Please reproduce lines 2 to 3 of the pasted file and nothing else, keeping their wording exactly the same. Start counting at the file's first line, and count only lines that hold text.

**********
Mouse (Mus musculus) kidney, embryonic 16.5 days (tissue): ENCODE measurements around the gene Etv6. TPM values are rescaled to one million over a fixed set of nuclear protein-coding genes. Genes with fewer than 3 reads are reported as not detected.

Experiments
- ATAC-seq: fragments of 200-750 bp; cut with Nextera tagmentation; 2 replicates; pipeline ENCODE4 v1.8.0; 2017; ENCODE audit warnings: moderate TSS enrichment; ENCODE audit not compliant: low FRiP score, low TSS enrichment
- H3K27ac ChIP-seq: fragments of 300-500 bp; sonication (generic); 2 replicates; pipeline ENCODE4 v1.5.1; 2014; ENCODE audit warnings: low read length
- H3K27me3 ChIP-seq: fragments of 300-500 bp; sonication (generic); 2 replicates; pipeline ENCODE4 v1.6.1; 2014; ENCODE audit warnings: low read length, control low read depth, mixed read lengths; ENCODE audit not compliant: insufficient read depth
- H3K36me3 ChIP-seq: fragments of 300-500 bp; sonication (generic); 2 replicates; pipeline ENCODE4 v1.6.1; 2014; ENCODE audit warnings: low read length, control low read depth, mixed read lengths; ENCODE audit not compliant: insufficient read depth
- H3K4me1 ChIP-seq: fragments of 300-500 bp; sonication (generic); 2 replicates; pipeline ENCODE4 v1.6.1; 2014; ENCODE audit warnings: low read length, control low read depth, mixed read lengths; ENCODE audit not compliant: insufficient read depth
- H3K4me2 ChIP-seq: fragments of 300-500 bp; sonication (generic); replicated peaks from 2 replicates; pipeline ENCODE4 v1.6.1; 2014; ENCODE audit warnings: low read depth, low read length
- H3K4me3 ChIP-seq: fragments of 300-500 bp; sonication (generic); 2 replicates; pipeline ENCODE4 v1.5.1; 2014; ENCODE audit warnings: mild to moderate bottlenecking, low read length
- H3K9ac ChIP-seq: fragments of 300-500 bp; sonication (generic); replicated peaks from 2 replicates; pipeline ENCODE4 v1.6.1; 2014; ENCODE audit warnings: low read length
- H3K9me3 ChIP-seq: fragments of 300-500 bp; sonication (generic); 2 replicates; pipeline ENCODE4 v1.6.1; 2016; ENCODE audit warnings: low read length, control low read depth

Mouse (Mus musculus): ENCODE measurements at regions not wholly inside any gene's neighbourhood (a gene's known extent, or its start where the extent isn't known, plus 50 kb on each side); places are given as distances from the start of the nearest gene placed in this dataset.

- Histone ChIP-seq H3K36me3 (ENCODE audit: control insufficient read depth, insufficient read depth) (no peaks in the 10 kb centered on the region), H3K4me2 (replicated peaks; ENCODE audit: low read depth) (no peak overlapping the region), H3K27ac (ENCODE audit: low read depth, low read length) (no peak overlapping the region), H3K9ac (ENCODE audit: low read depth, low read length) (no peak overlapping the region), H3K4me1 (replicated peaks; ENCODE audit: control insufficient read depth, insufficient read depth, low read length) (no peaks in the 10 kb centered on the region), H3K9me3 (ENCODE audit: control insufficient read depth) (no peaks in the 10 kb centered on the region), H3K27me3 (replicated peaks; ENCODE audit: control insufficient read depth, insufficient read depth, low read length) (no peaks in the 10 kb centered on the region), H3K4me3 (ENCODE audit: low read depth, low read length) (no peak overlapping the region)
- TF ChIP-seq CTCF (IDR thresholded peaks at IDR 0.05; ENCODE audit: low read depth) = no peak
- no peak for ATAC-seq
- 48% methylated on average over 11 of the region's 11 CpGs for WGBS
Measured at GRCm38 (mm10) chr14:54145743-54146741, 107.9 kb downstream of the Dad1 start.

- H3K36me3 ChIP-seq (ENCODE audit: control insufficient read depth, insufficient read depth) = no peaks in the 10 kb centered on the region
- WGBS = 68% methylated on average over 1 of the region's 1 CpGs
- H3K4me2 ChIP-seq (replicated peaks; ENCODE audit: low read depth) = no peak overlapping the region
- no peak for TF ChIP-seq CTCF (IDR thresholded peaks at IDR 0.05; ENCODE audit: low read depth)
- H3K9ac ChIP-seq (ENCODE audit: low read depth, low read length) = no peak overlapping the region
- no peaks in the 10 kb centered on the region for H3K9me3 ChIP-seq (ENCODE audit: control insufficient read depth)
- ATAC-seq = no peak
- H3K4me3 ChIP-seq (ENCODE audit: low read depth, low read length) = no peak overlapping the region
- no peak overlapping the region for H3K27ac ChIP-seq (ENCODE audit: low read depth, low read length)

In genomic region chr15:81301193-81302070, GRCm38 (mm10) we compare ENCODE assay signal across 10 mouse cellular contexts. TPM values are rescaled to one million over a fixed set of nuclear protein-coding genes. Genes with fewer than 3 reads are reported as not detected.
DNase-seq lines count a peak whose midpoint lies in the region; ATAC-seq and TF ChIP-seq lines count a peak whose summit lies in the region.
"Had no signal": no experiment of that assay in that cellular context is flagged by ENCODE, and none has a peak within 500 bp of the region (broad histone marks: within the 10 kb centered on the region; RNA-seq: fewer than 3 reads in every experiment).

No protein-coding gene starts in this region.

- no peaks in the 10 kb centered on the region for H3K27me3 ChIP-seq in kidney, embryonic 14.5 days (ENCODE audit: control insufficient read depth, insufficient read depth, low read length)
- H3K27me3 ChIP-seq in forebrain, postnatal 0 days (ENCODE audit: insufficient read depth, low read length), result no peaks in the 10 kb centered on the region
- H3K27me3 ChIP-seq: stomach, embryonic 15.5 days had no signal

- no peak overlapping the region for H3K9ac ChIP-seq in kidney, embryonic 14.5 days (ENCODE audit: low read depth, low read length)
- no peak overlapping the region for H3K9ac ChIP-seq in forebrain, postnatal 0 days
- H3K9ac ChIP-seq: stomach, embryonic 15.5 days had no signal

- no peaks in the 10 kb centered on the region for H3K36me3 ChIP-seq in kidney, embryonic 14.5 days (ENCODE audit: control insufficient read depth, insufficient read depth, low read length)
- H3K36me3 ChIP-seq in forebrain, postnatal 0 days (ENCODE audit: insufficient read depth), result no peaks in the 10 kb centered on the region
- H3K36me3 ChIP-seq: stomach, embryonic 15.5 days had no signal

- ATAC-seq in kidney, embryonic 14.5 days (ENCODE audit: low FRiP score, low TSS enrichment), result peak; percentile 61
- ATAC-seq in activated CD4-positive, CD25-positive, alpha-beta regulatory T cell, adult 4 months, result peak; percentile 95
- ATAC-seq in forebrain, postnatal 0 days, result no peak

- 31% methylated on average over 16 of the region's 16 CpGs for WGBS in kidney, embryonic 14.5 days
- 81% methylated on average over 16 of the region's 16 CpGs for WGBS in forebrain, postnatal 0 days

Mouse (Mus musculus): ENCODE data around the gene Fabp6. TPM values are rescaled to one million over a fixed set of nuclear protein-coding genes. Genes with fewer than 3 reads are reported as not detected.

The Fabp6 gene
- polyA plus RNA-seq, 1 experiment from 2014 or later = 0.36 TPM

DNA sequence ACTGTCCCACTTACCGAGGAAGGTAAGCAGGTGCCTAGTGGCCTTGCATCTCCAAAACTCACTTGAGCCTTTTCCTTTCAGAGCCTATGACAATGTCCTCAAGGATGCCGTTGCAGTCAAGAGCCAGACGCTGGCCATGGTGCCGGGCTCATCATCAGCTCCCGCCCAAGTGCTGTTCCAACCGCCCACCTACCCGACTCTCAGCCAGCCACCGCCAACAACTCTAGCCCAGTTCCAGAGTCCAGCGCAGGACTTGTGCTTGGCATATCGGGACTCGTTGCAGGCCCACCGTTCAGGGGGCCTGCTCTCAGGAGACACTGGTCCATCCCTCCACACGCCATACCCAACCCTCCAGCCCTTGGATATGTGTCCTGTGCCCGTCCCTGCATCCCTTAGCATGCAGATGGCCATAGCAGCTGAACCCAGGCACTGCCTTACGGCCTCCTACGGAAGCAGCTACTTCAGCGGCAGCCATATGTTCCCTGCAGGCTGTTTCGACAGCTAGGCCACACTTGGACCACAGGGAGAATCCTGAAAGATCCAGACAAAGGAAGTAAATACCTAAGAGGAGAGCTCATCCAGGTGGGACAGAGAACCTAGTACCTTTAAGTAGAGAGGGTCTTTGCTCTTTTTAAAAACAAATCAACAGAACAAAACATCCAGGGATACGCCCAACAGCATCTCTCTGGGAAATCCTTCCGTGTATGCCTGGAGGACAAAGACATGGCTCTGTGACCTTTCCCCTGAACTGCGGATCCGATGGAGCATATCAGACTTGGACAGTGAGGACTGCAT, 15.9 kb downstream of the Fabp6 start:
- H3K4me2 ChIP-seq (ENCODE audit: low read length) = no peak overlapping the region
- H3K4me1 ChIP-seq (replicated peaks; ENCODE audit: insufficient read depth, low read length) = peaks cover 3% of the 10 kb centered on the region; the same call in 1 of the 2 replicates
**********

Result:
Experiments
- ATAC-seq: fragments of 200-750 bp; cut with Nextera tagmentation; 2 replicates; pipeline ENCODE4 v1.8.0; 2017; ENCODE audit warnings: moderate TSS enrichment; ENCODE audit not compliant: low FRiP score, low TSS enrichment